Usually, emails sent by friends and co-workers start with an informal greeting. Those addressed to “Dear Jane” when that salutation is not normally used, and those using an unfamiliar language should not be actioned or replied to. What your employees should do instead, is report them to the company’s IT security team.
4. Comes from an unfamiliar address
Your employees should always check the sender’s email address, especially when an email address belonging to a regular contact is unfamiliar. It’s possible to spot inconsistencies by checking the sender’s address against previous emails received from the same person and avoiding a disaster.
5. Contains suspicious links, domain names, and attachments
Scammers can easily disguise links to malicious websites to appear genuine. Therefore, the classic method of hovering the mouse pointer over it to see what ‘pops up’ is advisable. Dropbox, OneDrive, or SharePoint are widely used for file sharing, so emails from colleagues with file attachments should be treated with caution – especially if the attachment has an unfamiliar extension or one commonly used to deliver malware (.zip, .exe, .scr, etc.).
6. Seems too good to be true
Generally speaking, if something seems too good to be true, it most likely isn’t. The same goes for phishing emails, which attackers craft so that they entice the target into clicking a link or opening an attachment with the false promise of a benefit.
7. Requests sensitive data
Often, phishing emails ask for login credentials, payment information, or other sensitive data, claiming that the employee needs to update a password, provide payment details, make a wire transfer, and so on. Therefore, any email requesting those should be treated with caution.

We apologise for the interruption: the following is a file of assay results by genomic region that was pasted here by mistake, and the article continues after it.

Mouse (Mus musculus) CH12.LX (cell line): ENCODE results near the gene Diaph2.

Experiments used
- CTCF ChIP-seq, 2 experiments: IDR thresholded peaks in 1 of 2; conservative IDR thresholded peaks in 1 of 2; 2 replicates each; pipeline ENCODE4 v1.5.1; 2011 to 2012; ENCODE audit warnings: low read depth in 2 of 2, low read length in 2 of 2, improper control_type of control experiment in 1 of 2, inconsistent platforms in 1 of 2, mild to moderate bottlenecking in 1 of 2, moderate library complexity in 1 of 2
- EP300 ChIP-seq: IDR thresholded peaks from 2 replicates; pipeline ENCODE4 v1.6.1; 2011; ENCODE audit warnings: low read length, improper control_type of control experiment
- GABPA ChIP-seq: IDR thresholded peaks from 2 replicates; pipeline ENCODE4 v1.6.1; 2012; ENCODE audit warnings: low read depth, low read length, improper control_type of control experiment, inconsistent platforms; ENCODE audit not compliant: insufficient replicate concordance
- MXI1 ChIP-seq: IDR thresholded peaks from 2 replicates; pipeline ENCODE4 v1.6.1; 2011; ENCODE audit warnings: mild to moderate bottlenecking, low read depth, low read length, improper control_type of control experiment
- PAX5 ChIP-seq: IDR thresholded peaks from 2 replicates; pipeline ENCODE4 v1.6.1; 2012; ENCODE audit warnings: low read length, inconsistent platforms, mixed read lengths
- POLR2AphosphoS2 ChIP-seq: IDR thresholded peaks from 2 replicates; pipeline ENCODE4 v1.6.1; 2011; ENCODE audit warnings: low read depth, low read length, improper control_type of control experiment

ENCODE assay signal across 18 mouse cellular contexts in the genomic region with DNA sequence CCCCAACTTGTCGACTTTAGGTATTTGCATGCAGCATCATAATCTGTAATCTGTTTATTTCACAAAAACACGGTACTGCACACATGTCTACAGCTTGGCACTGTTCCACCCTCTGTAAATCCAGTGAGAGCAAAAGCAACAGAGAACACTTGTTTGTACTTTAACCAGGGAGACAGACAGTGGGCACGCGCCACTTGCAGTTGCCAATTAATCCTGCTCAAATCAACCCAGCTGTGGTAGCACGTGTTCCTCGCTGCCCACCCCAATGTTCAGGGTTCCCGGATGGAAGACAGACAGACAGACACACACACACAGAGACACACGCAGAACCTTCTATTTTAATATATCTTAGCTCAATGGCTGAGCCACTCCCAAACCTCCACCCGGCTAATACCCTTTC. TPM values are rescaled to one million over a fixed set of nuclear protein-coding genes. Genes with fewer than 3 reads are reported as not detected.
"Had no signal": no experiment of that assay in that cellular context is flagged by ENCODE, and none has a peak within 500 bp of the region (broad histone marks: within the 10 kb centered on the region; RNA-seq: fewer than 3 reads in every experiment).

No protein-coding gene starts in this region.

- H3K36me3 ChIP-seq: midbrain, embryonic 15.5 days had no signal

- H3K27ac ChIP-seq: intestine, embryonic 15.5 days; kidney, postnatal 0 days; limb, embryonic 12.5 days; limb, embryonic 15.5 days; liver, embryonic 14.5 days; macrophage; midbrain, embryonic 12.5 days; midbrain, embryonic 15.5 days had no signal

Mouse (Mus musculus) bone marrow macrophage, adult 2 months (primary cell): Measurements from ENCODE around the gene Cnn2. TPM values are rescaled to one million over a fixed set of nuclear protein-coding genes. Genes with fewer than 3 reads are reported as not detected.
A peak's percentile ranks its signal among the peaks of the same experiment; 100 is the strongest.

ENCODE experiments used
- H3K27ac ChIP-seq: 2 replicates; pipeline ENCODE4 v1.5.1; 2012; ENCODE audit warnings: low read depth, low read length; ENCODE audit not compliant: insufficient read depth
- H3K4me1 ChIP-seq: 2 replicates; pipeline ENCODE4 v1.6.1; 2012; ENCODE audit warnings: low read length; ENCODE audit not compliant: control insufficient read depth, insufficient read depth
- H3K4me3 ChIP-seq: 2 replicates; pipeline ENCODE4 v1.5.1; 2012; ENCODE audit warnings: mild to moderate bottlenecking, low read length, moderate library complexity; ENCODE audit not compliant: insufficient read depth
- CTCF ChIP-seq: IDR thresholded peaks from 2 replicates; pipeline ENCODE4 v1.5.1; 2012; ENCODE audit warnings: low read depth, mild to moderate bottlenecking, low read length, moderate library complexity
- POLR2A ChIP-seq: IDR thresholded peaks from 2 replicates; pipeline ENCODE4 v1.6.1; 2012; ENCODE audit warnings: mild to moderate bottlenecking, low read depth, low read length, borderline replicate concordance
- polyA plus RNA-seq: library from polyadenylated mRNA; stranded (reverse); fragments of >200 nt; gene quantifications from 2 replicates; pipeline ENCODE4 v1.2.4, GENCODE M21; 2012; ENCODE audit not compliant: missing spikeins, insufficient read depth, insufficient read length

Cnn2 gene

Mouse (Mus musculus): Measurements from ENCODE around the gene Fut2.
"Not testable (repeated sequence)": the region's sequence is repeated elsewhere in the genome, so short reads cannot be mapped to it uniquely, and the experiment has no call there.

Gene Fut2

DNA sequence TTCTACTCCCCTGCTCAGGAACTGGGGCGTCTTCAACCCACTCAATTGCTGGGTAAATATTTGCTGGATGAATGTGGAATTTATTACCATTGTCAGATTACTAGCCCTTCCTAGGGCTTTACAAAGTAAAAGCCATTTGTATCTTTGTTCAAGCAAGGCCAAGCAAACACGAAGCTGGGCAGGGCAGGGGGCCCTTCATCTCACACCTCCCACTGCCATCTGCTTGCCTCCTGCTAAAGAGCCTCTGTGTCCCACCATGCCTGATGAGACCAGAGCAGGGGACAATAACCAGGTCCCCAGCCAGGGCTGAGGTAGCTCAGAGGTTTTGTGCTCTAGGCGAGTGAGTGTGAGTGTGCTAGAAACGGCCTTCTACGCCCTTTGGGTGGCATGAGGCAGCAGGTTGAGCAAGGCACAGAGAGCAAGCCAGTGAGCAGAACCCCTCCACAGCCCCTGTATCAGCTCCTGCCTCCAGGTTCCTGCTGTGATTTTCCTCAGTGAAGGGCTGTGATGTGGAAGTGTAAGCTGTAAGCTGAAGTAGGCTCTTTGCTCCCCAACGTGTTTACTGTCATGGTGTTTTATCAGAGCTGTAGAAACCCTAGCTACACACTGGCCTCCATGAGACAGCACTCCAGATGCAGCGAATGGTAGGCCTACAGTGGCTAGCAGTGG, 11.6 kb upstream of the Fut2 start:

…You’re most likely being phished.
Implement Security Awareness Training – ATTACK Simulator Is Here To Save The Day
A vast majority of ransomware attacks are spread through phishing emails.
To prevent such costly incidents from happening, implement security awareness training in your company.
Over one billion phishing emails are sent out each day, and many of them bypass security filters. Thus, you need to be able to rely on your employees to stay vigilant and spot phishing scams.
You can successfully defend your business partly by training your employees on cybersecurity matters and especially phishing attacks, and partly by adopting more rigorous security measures, such as implementing multi-factor authentication and user behavior analytics.
Researching the latest phishing trends and strategies and properly training your employees can be a hassle, so leave it to professionals.
One phish, two phish, automated fake phish
Here are a few perks of choosing us:
- Automated attack simulation – we simulate all kinds of cyberattacks.
- Real-life scenarios – we evaluate users’ vulnerability to give a company or personal data away using realistic web pages.
- User behavior analysis – we gather user data and compile it into extensive reports to give you a detailed picture of your employees’ security awareness level.
- Malicious file replicas – our emails contain malware file replicas, to make the simulation as realistic as it can be.
- Interactive lessons – if employees fail to recognize our traps and fall into one, they will discover lessons on the best security practices.
- Brand impersonation – we impersonate popular brands to make the phishing simulations all the more realistic.
ATTACK Simulator’s Security Awareness Training program will help you equip your employees with the necessary security knowledge and up-to-date security practices to keep your company safe from scammers and avoid potentially irreparable damage.